[Step SA08] It is determined whether or not a command instructing an intermediate-point halt is set. When the intermediate-point halt command is set (YES), the processing flow proceeds to step SA09. When the intermediate-point halt command is not set (NO), the processing flow proceeds to step SA11. Here, a case where the intermediate-point halt command is not set indicates that a command instructing an end-point halt is set.
    [Step SA09] The block is executed up to the intermediate point.
    [Step SA10] The automatic operation of the machine tool is halted.
    [Step SA11] The block is executed up to the end point.
    [Step SA12] The automatic operation of the machine tool is halted.
  • Second Embodiment
  • [0041]
    FIG. 5 is a view explaining a second embodiment. FIG. 6 is a view explaining a state where the automatic operation of the machine tool is halted by a command in which the tool 7 is previously registered in the second embodiment. FIG. 7 is a view explaining a processing flow in the second embodiment.
  • [0042]
    A plurality of commands allowing execution of the halt operation can be set in a memory. As the memory, the non-volatile memory 114 (see FIG. 1) can be used. The commands each allowing execution of the halt operation not only can be registered in the memory, but also can be defined previously in the system.
  • [0043]
    A switch capable of switching enable/disable of the halt based on the registered command is prepared. This switch can be prepared as a software key displayed on the display 116. Here, assume that the halt based on the registered command is enabled by the switch while the machine tool 102 machines the work 6 according to the machining program. In this case, when a command block read for execution includes any one of the plurality of registered commands, the automatic operation is halted in the read command block. It is possible to make a setting such that the automatic operation is halted at any one of the start point of the halt block, intermediate point thereof, or end point thereof (see FIG. 2). Thus, when there occurs a need to halt the automatic operation after start of the machining, the automatic operation can easily be halted in a command block in which the halt operation does not affect the machining.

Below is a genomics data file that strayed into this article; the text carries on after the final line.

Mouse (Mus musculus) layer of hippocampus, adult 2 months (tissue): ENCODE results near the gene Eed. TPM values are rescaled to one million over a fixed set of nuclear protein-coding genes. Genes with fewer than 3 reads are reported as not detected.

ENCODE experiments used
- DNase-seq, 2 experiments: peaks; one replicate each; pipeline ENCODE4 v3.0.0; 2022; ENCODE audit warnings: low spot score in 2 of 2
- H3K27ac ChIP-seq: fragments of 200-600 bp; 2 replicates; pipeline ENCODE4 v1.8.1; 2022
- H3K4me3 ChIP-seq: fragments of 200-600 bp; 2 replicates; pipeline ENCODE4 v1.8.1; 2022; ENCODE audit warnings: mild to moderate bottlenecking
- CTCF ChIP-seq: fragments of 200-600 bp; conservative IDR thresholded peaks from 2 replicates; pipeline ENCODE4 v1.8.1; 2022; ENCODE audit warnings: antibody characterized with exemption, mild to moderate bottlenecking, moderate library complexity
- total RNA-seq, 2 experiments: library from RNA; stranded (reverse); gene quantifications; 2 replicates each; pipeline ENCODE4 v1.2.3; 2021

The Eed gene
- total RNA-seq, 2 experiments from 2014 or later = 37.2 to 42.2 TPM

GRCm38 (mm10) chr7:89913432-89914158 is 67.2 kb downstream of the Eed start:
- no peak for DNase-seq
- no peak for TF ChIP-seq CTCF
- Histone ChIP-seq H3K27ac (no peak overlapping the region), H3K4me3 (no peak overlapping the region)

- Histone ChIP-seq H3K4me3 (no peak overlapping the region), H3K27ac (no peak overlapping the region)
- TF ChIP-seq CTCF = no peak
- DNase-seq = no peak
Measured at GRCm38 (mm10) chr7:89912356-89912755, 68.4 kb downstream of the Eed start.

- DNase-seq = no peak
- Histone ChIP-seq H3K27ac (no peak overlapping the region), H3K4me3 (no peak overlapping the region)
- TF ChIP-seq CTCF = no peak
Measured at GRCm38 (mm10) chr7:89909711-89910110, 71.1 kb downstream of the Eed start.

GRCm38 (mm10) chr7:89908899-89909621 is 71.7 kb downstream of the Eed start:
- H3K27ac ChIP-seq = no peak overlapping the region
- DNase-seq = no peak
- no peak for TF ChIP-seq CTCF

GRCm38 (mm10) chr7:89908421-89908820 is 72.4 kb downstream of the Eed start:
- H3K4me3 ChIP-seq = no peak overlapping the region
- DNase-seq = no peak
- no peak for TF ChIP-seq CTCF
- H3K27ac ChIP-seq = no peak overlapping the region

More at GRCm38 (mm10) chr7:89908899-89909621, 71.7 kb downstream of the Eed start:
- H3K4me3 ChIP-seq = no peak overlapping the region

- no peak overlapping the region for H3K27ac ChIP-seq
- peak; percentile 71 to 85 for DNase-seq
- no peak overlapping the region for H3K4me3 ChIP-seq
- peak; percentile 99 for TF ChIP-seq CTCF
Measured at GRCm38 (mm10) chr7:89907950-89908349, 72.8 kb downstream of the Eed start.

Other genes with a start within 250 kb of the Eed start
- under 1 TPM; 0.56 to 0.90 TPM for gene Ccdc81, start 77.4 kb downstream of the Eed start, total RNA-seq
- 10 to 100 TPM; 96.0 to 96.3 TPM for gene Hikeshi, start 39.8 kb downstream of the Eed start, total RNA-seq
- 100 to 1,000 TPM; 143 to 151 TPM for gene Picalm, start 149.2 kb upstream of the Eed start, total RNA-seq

• [0044]
    According to the second embodiment, the operator can previously register, in the memory, a command allowing the halt operation to be executed without any problems. The operator can enable the halt based on the registered command when there occurs a need to halt the automatic operation during the machining. When any one of the plurality of registered commands is set in a block to be currently executed, the machine tool 102 can halt the automatic operation at any one of the start point, intermediate point, and end point of the block to be currently executed.
  • [0045]
    A processing flow illustrated in FIG. 7 will be described according to respective process steps.
  • [0000]
    [Step SB01] The automatic operation of the machine tool is started.
    [Step SB02] An execution block is read.
    [Step SB03] It is determined whether or not the halt based on the registered command is enabled. When the halt is enabled (YES), the processing flow proceeds to step SB05. When the halt is disabled (NO), the processing flow proceeds to step SB04.